Cushing's Disease

In a normal and healthy individual, their pituitary gland knows exactly when to release the hormone that kicks starts cortisol production. The hormone is called adrenocorticotropic hormone (ACTH) and when it is released, the cortisol is produced and then sent out into the body. For people who suffer from Cushing's disease, their body isn't properly able to regulate how much cortisol is made, and it ends up making too much.

Why It Happens


People of all ages can develop Cushing's but it is most often seen in people who are 20 to 50 years of age, it's also more predominant in women. With that said it is a rare disease with only 10 to 15 people out of one million being diagnosed with it each year.

Pituitary gland is found at the base of a person's brain. As mentioned, in a person who has Cushing's disease, there is too much ACTH being release by his/her pituitary gland. It is a chain reaction because then the adrenal glands start to product excess cortisol. Cortisol plays a key role in helping your body deal with welling, how it uses proteins, fats, and carbohydrates.

In most cases the cause of Cushing's disease is a pituitary tumor called an Adenoma. Usually this Adenoma is benign and relatively small in size. Because these tumors are so small they can be difficult to detect and therefor diagnose with Cushing's disease is often delayed.

Cushing's Disease vs. Cushing's Syndrome – Are They the Same Thing?

Maybe you've heard of the two terms Cushing's syndrome and Cushing's disease and just assumed they are one in the same. This is actually false, they are two separate medical conditions often grouped together by people.

Cushing's syndrome: A person who has Cushing's syndrome actually had Cushing's disease, which is the medical cause for the syndrome. Cushing's syndrome refers to a condition in which the body is over-producing cortisol. Corticosteroid medication can cause this, along with other reasons.

Cushing's disease refers to the condition where the pituitary gland creates excess ACTH due to a tumor. This excess ACTH affects the adrenal glands, which then go into overdrive and the cortisol levels increase.

Although these are two different conditions, the symptoms can be the same. Shared symptoms include weight gain in the face and abdominal regions and red lines that form on the abdomen.

Symptoms of Cushing's Disease

Cushing's disease has a number of symptoms associated with it, and the person may only exhibit one or two of them, or many on the list. It's also important to note that some symptoms are specific to males, whereas others are specific to females.

General Symptoms

  • Weakness of the muscles
  • Fatigue
  • Difficulties with a person's cognitive ability
  • Irritability, anxiety, and/or depression
  • Headaches
  • Problems controlling emotions
  • High blood pressure, or worsening blood pressure
  • Bone density loss, meaning it's easier to get fractures
  • An intolerance to glucose, this can end up causing diabetes
  • Weight gain in the face, midsection, between the shoulders, and the upper back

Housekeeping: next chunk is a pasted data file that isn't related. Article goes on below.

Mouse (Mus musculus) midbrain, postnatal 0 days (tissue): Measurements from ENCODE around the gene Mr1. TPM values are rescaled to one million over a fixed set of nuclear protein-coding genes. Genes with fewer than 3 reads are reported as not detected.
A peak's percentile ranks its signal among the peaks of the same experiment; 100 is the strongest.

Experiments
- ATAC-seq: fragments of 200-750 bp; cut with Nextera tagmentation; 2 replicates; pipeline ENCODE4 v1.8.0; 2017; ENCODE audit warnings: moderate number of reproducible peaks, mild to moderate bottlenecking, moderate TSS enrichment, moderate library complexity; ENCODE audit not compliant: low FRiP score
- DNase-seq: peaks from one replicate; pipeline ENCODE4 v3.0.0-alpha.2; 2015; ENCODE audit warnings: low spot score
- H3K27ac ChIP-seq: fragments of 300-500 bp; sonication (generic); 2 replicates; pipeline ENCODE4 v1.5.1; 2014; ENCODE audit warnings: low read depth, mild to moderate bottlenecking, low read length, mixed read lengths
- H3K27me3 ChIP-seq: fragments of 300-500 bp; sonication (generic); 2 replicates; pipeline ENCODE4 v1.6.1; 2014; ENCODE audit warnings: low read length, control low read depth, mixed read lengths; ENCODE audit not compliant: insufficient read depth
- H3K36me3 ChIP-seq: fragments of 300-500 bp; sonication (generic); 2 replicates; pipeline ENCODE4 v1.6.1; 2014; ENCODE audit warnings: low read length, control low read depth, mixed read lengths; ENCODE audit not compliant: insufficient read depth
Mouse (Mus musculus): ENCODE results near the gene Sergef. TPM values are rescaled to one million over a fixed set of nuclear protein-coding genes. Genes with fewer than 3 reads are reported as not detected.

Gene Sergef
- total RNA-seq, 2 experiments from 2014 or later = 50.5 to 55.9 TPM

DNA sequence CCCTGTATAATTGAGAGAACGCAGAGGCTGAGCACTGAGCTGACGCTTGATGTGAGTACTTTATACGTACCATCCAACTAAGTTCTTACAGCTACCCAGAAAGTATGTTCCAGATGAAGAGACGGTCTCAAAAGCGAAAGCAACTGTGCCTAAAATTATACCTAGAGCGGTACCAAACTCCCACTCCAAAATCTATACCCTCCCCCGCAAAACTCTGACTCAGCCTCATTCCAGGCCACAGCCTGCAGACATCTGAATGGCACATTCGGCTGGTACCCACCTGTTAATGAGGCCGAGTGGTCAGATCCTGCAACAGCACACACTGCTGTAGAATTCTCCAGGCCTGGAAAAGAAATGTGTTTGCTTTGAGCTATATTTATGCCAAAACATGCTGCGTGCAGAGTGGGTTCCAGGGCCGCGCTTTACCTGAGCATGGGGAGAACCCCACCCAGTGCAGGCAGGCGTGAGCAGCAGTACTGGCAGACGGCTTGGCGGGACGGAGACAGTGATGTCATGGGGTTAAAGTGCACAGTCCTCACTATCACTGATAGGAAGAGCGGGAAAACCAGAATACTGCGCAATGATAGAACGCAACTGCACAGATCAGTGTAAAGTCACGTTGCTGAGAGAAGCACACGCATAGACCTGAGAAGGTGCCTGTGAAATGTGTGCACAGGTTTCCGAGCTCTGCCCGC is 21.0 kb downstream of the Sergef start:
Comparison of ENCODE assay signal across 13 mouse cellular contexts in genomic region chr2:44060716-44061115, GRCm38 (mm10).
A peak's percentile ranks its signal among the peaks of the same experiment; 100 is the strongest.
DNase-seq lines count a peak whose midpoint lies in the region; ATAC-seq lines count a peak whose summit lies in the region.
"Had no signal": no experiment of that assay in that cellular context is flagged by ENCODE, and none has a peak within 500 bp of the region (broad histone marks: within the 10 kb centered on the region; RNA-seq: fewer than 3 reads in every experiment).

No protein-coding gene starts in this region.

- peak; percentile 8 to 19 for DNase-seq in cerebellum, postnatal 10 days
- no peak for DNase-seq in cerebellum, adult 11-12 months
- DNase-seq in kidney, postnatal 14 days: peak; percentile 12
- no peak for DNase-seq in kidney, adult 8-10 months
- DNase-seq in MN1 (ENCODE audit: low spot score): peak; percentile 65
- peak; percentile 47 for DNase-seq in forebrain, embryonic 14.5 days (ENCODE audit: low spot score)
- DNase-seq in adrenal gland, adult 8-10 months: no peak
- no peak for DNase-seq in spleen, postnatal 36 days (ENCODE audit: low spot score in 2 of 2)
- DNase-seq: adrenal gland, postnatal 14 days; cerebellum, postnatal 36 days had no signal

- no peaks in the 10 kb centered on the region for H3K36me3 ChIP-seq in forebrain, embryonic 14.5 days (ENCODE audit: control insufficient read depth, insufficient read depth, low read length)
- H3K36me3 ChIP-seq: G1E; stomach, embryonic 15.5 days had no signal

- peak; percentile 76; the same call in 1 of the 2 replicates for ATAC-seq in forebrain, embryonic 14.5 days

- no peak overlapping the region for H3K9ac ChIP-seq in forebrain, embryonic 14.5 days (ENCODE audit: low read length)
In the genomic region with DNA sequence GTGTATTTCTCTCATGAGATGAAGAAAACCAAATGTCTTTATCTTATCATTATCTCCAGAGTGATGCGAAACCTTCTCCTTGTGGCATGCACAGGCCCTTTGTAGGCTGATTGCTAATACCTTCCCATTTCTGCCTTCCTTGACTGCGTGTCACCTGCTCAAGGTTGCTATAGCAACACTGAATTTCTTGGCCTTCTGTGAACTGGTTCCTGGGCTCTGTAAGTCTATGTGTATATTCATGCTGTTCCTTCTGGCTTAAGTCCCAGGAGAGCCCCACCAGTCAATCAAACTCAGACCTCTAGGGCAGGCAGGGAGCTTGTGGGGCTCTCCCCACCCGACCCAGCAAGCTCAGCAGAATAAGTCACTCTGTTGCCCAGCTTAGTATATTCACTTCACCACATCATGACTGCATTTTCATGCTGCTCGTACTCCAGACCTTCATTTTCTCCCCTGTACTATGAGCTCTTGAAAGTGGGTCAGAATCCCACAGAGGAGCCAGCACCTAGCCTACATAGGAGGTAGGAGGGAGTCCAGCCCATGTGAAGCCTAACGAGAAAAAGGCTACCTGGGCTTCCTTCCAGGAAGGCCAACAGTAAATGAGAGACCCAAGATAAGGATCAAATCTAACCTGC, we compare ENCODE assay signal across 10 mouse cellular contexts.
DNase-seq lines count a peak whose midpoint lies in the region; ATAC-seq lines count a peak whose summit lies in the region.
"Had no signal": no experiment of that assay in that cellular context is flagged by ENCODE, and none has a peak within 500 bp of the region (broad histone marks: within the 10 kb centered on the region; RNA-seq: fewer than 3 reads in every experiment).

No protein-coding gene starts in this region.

• Cuts and infections heal very slowly
  • Skin bruises easily and is thin
  • Stretch marks that are purple or pink and develop on the arms, breasts, thighs, and abdomen
  • Acne

Common Symptoms in Males

  • Erectile dysfunction
  • A decrease in fertility levels
  • A decrease in the libido

Common Symptoms in Females

  • Menstrual periods that is either irregular or skipped over all together
  • An increase in facial and body hair

Diagnosis of Cushing's Disease

Diagnosing Cushing's disease is an important step to take so the person can get the proper treatment needed for the illness. What makes this disease a bit tricky to diagnosis is the fact the symptoms aren't fast-moving, in fact they take quite a while to develop. Another tricky part in the diagnosis is that the symptoms can appear in cycles, so depending on when you are tested it may not show up.

Testing for Cushing's disease is done with an endocrinologist. They will take blood samples and will specifically look at your cortisol levels making sure they aren't elevated.Sometimes an MRI is also needed if they are trying to find a tumor. Keep in mind that you may need to perform multiple blood tests.

Treatments for Cushing's Disease

Once the disease has been diagnosed, doctors can then form the appropriate treatment plan for each individual. There are actually several options when it comes to treatments, here's a look at them:

1. Radiotherapy

This is performed on the person's pituitary gland and is often a good option if the patient has already had surgery that wasn't successful or they are unable to have the necessary surgery. There is no need to stay in the hospital during this therapy and it takes place over four to five weeks on a daily basis.The way it works is that the patient wears a customized mask so that they are properly aligned on the radiotherapy machine.

2. Removal of the Adrenal Glands

This surgical option is obviously done in the hospital. Patients can opt to have the procedure done by laparoscopically. This is usually the option for those who cannot have their tumor on their pituitary gland removed, or the surgery was attempted but was unsuccessful.

3. Removal of the Pituitary Gland

This option is a surgical procedure that removes the source of the problem right at the pituitary gland. It has a high success rate of 80% and is performed by a neurosurgical specialist. There is no scarring to worry about with this surgery as the surgeon goes in through the nose.

4. Tablets

Another option for patients is to take tablets that work to control production of cortisol. It targets the adrenals by working to slow down their production levels. This is usually given to a patient who is on the wait-list for surgery so it is meant as a short-term treatment plan. Medications can include ketoconazole and metyrapone.

 
 
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